Study: Less MassHealth Dental Coverage Means More ER Visits for Tooth Pain - Particularly for Those Over 55
Have you ever experienced a long wait in an emergency room? Did it ever push you to the brink of frustration that you wanted to pull your hair out? Or your teeth?
That may be because the elimination of most MassHealth adults' dental care resulted in more trips to Massachusetts emergency rooms for dental issues. In addition to adding to the overcrowding of emergency departments, those dental visits were expensive, costing way more than the charge for regular dental care.
In 2010, MassHealth adult dental benefits were severely cut. Until recently, if a MassHealth member has a case of tooth decay causing some serious pain they only have a few covered options: go to the emergency room for the pain, or visit a dentist who could only diagnose the problem and ultimately pull the tooth. Fillings, dentures, and many other services were not covered. This year, coverage for fillings was restored, but many other services are still not available.
Following the cut in benefits, oral surgeons at BU School of Dental Medicine noticed that the Boston Medical Center Emergency Department was being flooded with patients seeking dental care. They just published a study in The American Journal of Public Health looking at the data. The study (here is BU's summary, and the full report (pdf)) analyzed dental-related Emergency Department visits to BMC, comparing data collected three years before and two years after MassHealth adult dental benefits were significantly cut (July 1, 2007 to June 30, 2012).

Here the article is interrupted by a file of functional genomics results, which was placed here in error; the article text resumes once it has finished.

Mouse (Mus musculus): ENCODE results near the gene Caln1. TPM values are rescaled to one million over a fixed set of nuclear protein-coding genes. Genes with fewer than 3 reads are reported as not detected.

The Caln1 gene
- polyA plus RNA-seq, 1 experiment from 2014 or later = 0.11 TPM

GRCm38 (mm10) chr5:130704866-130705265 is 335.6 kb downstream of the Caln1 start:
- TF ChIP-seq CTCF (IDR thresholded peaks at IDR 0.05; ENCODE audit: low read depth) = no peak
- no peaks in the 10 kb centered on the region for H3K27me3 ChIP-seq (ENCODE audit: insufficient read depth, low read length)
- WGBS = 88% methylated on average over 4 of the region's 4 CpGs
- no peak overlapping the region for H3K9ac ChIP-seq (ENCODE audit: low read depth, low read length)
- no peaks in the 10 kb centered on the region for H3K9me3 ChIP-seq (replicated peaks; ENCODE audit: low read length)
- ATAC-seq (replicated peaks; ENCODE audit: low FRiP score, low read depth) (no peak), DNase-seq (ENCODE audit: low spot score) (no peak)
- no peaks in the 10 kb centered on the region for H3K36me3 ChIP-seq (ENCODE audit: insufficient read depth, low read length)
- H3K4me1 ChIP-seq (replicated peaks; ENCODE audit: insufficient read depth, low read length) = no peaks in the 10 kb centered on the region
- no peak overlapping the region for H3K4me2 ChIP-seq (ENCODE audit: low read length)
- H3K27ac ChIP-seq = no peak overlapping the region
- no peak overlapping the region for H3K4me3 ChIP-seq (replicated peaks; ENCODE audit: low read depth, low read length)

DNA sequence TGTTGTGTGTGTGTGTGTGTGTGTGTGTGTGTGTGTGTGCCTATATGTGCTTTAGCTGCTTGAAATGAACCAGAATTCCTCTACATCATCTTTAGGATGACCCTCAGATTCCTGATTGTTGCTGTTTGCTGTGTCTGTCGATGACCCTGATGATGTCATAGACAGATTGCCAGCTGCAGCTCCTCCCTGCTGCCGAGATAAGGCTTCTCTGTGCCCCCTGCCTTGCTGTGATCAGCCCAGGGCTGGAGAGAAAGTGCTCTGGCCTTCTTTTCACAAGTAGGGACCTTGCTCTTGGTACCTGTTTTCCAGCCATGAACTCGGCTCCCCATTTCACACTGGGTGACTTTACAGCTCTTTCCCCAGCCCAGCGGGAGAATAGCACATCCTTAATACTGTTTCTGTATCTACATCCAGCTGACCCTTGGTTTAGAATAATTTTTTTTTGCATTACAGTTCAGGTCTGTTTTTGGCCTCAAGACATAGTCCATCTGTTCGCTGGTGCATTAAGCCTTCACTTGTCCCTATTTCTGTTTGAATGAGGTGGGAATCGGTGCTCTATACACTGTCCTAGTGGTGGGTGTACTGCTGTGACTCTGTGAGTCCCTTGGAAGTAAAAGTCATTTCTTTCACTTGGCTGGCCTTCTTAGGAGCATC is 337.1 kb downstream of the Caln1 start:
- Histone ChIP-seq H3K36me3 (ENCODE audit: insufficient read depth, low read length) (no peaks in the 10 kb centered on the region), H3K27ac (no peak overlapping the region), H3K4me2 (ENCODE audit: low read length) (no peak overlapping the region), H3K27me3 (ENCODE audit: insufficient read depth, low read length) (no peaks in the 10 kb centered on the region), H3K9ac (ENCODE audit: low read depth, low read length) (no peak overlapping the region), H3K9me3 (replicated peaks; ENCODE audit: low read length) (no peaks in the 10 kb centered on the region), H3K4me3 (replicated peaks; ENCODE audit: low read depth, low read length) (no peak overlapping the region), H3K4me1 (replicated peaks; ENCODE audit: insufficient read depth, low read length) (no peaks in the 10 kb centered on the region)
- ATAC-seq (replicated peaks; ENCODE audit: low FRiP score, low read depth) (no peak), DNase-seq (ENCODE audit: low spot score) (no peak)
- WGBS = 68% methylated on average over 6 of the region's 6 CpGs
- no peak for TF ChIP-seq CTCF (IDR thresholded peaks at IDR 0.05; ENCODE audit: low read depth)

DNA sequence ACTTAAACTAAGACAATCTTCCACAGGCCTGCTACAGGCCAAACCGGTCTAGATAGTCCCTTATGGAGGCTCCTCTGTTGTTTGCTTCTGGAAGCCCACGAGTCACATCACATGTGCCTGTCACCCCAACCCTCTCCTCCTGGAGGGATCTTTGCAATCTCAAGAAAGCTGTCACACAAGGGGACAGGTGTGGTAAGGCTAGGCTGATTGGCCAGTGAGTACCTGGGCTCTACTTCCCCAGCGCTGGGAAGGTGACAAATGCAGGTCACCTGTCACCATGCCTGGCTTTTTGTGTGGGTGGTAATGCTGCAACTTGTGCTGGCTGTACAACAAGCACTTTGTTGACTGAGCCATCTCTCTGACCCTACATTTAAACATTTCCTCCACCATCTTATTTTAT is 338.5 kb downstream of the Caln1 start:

Comparing average visits and spending in 2007-2009 to 2011, the study found:
- Dental-related ER visits for adults increased by 14%. The greatest growth was among those 55 to 64 years old, which jumped an astonishing 50%. ER visits by seniors 65 and older went up by 45%.
- The average cost per dental-related ER visit also soared by 27%. Combine more visits and increased costs per visit, and total dental spending in the BMC emergency department increased by 44%, from $8.4 million to $12.1 million.
The study's conclusions are clear:
This study found the largest increases in people with caries and soft tissue pathologies. These conditions are best treated in dental practices and community health centers. Importantly, individuals seeking dental treatment in EDs do not receive definitive treatment. Most dental treatments provided in the ED are transitory or palliative (temporary treatment, analgesics and antibiotics, or referral to a dental care provider) and have significant implications in terms of cost
One of the study co-authors commented pointedly, using researcher understatement: “Use of EDs for dental care points to an inappropriate use of resources and lack of continuity of dental care,”
The findings of the report support what oral health advocates have been saying for years: lack of treatment options causes the state to waste millions on emergency room care for dental issues. As the cuts continue, the state will continue to spend more and more on palliative care.
The just-concluded Senate budget includes funds to restore coverage for dentures as of April 1, 2015. This would be another step to ending this cruel, costly cut. Soon a House-Senate conference committee will meet to craft the final budget. Please call your representative and senator today (find yours here), and urge them to support this small step towards restoring MassHealth dental coverage.